Out on 16 May 2019

The Bells of Old Tokyo

Anna Sherman

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16 May 2019
336 pages

In The Bells of Old Tokyo, Anna Sherman explores Japan and revels in all its wonderful particularity. As a foreigner living in Tokyo, Sherman’s account takes pleasure and fascination in the history and culture of a country that can seem startlingly strange to an outsider.

Following her search for the lost bells of the city – the bells by which its inhabitants kept time the bells by which its inhabitants kept time during the era when Japan was closed to the West – to her personal friendship with the owner of a small, exquisite cafe, who elevates the making and drinking of coffee to an art-form, here is Tokyo in its bewildering variety. From the love hotels of Shinjuku to the appalling fire-storms of 1945 (in which many more thousands of people died than in Hiroshima or Nagasaki), from the death of Mishima to the impact of the Tohoku earthquake of 2011.

For fans of The Lonely City, and Lost in Translation, The Bells of Old Tokyo is a beautiful and original portrait of Tokyo told through time.

The Bells of Old Tokyo is part personal memoir, part cultural history, but wholly unique. The fragile, fragmentary poetry of its prose so beautifully captures the transience of Tokyo time, the constant cycle of destruction and reconstruction, and the nostalgia for that which has been lost and yet wonder at all that remains to be found. It is the best book I have read about Tokyo written this century, and deserves to take its place alongside the works of Donald Richie, Edward Seidensticker and Paul Waley as one of the great interpretations of this great city.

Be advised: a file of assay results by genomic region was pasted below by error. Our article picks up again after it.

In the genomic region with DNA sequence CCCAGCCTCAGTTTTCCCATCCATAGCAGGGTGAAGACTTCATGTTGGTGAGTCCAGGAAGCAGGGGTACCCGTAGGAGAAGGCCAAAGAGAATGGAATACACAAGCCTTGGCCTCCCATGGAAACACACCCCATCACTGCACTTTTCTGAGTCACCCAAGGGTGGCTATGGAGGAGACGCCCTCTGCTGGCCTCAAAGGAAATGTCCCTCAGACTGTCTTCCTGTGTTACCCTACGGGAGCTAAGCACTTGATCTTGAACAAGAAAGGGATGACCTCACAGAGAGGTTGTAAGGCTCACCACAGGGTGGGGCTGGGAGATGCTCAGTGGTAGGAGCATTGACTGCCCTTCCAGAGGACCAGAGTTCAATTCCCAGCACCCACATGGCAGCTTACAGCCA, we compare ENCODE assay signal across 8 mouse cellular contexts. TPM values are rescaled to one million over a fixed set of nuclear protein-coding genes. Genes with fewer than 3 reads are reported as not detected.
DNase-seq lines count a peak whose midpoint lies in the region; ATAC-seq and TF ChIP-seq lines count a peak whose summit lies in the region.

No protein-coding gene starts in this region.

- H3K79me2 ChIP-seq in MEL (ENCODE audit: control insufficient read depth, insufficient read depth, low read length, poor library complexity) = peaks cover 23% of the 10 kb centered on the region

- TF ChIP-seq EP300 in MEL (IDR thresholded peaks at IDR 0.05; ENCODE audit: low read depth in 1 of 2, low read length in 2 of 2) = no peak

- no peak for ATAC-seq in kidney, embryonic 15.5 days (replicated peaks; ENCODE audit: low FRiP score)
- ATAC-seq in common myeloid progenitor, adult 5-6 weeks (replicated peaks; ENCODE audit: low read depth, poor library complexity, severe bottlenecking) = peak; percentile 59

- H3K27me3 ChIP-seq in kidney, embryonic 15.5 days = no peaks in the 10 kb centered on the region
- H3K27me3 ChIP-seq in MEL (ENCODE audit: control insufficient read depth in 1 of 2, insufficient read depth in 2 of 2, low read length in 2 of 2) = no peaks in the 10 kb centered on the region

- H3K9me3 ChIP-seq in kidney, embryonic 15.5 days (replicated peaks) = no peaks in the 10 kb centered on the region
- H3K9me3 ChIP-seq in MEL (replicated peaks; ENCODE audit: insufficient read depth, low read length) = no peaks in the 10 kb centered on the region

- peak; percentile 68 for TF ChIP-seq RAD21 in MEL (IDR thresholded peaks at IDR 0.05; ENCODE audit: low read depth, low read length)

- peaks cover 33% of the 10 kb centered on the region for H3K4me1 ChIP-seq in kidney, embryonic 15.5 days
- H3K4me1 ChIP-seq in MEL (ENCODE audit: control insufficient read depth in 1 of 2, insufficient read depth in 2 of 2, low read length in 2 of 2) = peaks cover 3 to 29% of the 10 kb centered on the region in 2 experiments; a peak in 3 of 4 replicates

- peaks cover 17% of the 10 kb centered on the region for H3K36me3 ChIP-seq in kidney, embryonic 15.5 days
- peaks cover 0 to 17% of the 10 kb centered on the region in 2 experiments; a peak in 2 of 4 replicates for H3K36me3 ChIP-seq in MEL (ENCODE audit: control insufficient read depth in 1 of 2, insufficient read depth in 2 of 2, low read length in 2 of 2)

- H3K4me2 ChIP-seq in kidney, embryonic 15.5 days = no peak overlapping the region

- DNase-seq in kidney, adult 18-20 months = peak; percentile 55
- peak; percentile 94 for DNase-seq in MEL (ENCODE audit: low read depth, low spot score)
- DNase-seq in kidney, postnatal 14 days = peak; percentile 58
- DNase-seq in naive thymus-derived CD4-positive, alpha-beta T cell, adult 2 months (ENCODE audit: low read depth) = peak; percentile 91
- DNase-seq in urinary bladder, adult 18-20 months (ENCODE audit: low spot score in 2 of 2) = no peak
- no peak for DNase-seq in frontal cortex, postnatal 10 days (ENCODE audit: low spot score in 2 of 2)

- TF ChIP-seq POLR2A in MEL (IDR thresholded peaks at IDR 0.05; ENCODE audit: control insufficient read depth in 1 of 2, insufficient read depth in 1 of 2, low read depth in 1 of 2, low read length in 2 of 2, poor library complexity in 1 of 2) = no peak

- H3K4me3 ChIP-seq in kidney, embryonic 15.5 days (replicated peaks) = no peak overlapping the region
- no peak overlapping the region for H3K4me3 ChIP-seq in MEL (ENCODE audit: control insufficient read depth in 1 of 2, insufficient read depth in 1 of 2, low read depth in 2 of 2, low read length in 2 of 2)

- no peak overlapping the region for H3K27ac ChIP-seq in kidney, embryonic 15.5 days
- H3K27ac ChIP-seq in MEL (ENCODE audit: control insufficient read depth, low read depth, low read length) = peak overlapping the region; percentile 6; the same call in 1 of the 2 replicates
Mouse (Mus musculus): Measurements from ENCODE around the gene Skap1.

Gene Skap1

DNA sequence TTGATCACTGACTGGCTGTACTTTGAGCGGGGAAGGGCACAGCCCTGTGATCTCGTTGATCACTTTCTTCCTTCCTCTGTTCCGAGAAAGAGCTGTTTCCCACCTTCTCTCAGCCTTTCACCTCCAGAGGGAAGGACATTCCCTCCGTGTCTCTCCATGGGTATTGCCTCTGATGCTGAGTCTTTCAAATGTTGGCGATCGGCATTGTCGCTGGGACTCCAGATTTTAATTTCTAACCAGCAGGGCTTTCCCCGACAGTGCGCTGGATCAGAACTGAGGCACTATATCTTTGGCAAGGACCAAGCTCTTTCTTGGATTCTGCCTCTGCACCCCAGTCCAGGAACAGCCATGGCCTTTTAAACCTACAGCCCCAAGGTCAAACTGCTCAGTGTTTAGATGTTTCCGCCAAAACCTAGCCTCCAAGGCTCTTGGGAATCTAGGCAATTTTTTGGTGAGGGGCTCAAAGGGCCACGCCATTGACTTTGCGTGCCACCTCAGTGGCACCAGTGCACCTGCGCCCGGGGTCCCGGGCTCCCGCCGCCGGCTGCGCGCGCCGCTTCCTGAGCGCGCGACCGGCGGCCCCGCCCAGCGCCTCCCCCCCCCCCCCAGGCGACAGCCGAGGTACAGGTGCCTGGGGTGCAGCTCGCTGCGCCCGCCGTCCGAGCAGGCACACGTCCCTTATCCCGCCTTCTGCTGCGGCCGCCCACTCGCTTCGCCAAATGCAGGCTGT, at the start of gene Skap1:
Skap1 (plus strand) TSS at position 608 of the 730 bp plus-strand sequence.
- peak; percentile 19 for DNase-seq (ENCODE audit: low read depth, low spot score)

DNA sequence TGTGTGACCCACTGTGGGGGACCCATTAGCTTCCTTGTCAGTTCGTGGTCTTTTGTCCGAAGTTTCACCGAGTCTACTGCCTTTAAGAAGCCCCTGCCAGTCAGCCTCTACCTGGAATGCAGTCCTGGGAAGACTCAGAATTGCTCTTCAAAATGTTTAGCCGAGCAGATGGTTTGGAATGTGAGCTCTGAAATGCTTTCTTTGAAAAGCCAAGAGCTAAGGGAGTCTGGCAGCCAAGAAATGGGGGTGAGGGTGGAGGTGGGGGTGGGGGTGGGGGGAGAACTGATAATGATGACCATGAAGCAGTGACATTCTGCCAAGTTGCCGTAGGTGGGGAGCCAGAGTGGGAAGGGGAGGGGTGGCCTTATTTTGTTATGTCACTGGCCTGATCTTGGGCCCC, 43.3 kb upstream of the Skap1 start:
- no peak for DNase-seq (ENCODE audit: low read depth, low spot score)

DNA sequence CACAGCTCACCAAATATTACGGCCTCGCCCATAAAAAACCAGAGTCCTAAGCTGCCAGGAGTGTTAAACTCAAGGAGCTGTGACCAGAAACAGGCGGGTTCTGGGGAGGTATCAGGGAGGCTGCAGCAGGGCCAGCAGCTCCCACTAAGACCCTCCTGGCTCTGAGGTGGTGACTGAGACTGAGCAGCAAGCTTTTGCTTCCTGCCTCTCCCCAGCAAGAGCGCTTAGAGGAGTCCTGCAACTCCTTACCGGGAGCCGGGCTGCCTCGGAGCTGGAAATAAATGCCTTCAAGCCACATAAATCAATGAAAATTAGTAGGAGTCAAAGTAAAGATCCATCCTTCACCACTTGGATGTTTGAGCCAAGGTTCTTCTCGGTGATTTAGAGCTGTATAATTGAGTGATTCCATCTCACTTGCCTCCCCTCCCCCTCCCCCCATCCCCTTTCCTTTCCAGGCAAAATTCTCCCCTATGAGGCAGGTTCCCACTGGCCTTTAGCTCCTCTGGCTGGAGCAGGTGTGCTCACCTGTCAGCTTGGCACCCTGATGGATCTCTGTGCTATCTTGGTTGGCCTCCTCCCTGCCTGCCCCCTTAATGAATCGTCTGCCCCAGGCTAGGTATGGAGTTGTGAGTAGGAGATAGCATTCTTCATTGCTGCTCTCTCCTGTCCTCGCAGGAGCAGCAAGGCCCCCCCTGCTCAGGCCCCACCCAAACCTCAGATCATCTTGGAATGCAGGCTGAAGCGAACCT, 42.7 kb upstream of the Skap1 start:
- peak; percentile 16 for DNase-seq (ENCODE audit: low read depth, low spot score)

David Peace

If a more soulful and original book on Japan has been published in the past few years, I haven’t seen it. Anna Sherman ventures deep into the land and its silences with an attention to the spaces between words, a lightly worn erudition and a poetic grace – a feel for all that she doesn’t have to say – that any of the rest of us might envy. This is the rare book that looks past the zany and clashing surfaces of Japan to excavate its heart, and everything we’ll never be able to explain about the place, even as we bow before it.

Pico Iyer

A tour-de-force mapping, in four dimensions, of the amazing place we call “Tokyo.” I realized I barely know the city . . . So much is dealt with so beautifully – Mishima, the 1945 firebombs, the tangle that is Shinjuku . . . Wonderful . . .

Liza Dalby